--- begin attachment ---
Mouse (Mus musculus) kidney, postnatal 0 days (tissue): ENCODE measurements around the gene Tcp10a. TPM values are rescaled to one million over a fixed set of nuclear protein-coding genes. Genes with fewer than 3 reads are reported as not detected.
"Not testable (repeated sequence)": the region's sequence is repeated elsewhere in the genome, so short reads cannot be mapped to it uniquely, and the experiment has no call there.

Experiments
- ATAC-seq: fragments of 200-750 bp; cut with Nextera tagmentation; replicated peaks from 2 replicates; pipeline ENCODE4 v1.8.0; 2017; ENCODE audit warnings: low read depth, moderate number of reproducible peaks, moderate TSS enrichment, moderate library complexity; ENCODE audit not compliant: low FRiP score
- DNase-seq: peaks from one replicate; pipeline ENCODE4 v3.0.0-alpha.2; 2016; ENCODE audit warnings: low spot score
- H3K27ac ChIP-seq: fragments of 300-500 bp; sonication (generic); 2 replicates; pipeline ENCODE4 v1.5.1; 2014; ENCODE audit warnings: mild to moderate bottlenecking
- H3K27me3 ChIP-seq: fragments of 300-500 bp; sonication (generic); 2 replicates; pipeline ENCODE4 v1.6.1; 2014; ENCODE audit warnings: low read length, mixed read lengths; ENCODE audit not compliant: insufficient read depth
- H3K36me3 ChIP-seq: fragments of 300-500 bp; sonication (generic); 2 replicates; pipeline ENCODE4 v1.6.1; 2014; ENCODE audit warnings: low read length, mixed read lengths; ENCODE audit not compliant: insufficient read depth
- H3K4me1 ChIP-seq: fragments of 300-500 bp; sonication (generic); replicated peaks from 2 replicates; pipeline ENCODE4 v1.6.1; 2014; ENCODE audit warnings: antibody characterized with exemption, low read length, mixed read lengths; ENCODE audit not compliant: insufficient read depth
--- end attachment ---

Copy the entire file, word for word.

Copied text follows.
Mouse (Mus musculus) kidney, postnatal 0 days (tissue): ENCODE measurements around the gene Tcp10a. TPM values are rescaled to one million over a fixed set of nuclear protein-coding genes. Genes with fewer than 3 reads are reported as not detected.
"Not testable (repeated sequence)": the region's sequence is repeated elsewhere in the genome, so short reads cannot be mapped to it uniquely, and the experiment has no call there.

Experiments
- ATAC-seq: fragments of 200-750 bp; cut with Nextera tagmentation; replicated peaks from 2 replicates; pipeline ENCODE4 v1.8.0; 2017; ENCODE audit warnings: low read depth, moderate number of reproducible peaks, moderate TSS enrichment, moderate library complexity; ENCODE audit not compliant: low FRiP score
- DNase-seq: peaks from one replicate; pipeline ENCODE4 v3.0.0-alpha.2; 2016; ENCODE audit warnings: low spot score
- H3K27ac ChIP-seq: fragments of 300-500 bp; sonication (generic); 2 replicates; pipeline ENCODE4 v1.5.1; 2014; ENCODE audit warnings: mild to moderate bottlenecking
- H3K27me3 ChIP-seq: fragments of 300-500 bp; sonication (generic); 2 replicates; pipeline ENCODE4 v1.6.1; 2014; ENCODE audit warnings: low read length, mixed read lengths; ENCODE audit not compliant: insufficient read depth
- H3K36me3 ChIP-seq: fragments of 300-500 bp; sonication (generic); 2 replicates; pipeline ENCODE4 v1.6.1; 2014; ENCODE audit warnings: low read length, mixed read lengths; ENCODE audit not compliant: insufficient read depth
- H3K4me1 ChIP-seq: fragments of 300-500 bp; sonication (generic); replicated peaks from 2 replicates; pipeline ENCODE4 v1.6.1; 2014; ENCODE audit warnings: antibody characterized with exemption, low read length, mixed read lengths; ENCODE audit not compliant: insufficient read depth